“The Toy Soldiers” opens with the words “Our Feature Presentation,” outlined in lavender neon as they might’ve been more than 40 years ago. That’s a tip to expect a ’70s-style indie film that’s transgressive, assaultive and propulsive.
Producer-writer-director Erik Peter Carlson had nobody to tell him “no” on the set or in the editing room. So perhaps he didn’t realize (or care) that the film feels 20 minutes too long – also a common trait of ’70s indies – and, during a jittery beginning, can be confusing.
Yet the rough honesty hooks you, and overlapping storylines eventually sort themselves out. Carlson seems like Todd Solondz with more optimism, a guy willing to show us the ugliness of life in the belief we might pass through it to some hard-won beauty.
The title comes from the name of a skating rink where kids of 18 or 19 gather, vaguely hoping to save it before it’s torn down in the late 1980s. That subplot doesn’t matter much: It’s their own lives they really hope to save before subsiding into despair.
Most of them belong or relate to the Harris family. Elliot Harris (Chandler Rylko), adrift one year after high school, tries to anchor himself to elusive, intelligent Angel (Najarra Townsend). His younger brother, Jack (Samuel Nolan), can’t decide whether to commit to a gay relationship before his potential partner leaves town.
Their mother (Constance Brenneman), a high school teacher whose husband has left, takes refuge in alcohol and the arms of a student. The two other main characters, gentle misfit Steve (Nick Frangione) and Layla, who sleeps around at $10 a throw (Jeanette May), can scarcely accept that they may be right for each other.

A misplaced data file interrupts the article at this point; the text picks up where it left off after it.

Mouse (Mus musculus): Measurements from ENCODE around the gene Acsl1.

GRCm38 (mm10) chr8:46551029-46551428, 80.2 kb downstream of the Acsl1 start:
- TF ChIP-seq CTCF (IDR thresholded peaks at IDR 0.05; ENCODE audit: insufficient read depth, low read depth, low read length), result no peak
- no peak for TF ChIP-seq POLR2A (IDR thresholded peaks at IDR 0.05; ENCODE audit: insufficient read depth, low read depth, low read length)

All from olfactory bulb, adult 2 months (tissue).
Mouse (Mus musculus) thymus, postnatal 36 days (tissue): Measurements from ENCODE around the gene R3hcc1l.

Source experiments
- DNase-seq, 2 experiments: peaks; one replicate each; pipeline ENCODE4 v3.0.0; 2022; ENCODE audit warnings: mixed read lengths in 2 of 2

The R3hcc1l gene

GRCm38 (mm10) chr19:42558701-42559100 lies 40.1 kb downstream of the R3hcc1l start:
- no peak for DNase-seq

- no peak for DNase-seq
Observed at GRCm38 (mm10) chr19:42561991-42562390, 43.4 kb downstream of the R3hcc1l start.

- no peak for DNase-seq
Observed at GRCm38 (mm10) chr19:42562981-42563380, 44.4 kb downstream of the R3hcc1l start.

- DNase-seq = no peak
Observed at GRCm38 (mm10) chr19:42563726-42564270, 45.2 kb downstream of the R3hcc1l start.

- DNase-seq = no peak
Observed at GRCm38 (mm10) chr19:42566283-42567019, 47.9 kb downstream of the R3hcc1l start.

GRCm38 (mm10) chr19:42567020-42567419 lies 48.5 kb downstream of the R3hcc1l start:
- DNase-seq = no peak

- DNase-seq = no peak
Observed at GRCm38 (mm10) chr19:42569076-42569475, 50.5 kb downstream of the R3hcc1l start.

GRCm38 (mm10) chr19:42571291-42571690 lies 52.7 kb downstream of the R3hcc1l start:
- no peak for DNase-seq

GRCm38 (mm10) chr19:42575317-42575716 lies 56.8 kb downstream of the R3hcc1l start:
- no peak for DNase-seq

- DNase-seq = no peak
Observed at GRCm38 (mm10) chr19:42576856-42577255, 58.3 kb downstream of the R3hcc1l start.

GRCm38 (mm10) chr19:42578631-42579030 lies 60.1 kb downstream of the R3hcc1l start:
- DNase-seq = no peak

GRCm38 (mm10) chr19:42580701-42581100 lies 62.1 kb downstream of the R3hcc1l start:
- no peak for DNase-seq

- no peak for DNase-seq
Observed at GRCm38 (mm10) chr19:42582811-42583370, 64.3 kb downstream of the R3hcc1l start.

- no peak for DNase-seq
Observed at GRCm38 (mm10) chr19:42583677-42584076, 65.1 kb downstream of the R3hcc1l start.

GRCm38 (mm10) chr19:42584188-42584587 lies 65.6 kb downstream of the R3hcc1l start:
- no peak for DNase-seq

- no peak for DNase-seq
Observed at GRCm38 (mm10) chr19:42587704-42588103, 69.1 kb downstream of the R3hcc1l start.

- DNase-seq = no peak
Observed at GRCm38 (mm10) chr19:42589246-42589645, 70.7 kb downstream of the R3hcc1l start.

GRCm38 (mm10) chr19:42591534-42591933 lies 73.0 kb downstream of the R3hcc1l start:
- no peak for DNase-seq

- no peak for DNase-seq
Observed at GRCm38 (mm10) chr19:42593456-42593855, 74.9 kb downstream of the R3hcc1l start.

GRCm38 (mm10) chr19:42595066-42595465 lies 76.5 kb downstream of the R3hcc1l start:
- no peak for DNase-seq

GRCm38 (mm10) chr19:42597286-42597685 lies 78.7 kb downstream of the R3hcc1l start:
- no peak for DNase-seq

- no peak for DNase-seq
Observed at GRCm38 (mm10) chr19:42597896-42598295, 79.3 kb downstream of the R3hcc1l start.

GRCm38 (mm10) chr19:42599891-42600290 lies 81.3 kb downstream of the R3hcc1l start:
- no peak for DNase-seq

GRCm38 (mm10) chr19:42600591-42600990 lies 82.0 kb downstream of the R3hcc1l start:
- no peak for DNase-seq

At first, the dialogue sounds too familiar. Then you realize this was the way teenagers talked then (and perhaps still do), partly because they’d learned how to relate to each other by watching movies and TV and repeating clichés they’d heard.
The film stays raw in its visual style and the drug use and violence it depicts, but mostly in showing the emotions that lie so close to the thin surface of a teenaged psyche.
Fear of humiliation, rejection or ostracism infects all these characters, sometimes even the adults. The saddest moment comes when Layla realizes mild Steve the Peeve, as even supposed friends call him, will risk a beating to protect her from three boys who insist on sex. She stares at him with disbelief that anyone would waste emotion on her, because she can’t imagine she deserves loyalty or respect.
One huge coincidence mars the ending, though we find out at that point why we’ve followed Mary’s story for so long. (I cared more about the teens.) Only that moment and the ages of the actors, who all look 25 to 30, distract from the reality Carlson creates.
The acting’s never less than adequate and occasionally quite good: The mournful May and shy Frangione stand out, and Townsend makes her few scenes memorable. Isidore Pollak has a powerful small role as a boy with Tourette’s syndrome, whom Layla dates as a practical joke paid for by his classmates. Their scenes together remind us how casually cruel people can be when their own self-esteem lies in the dirt.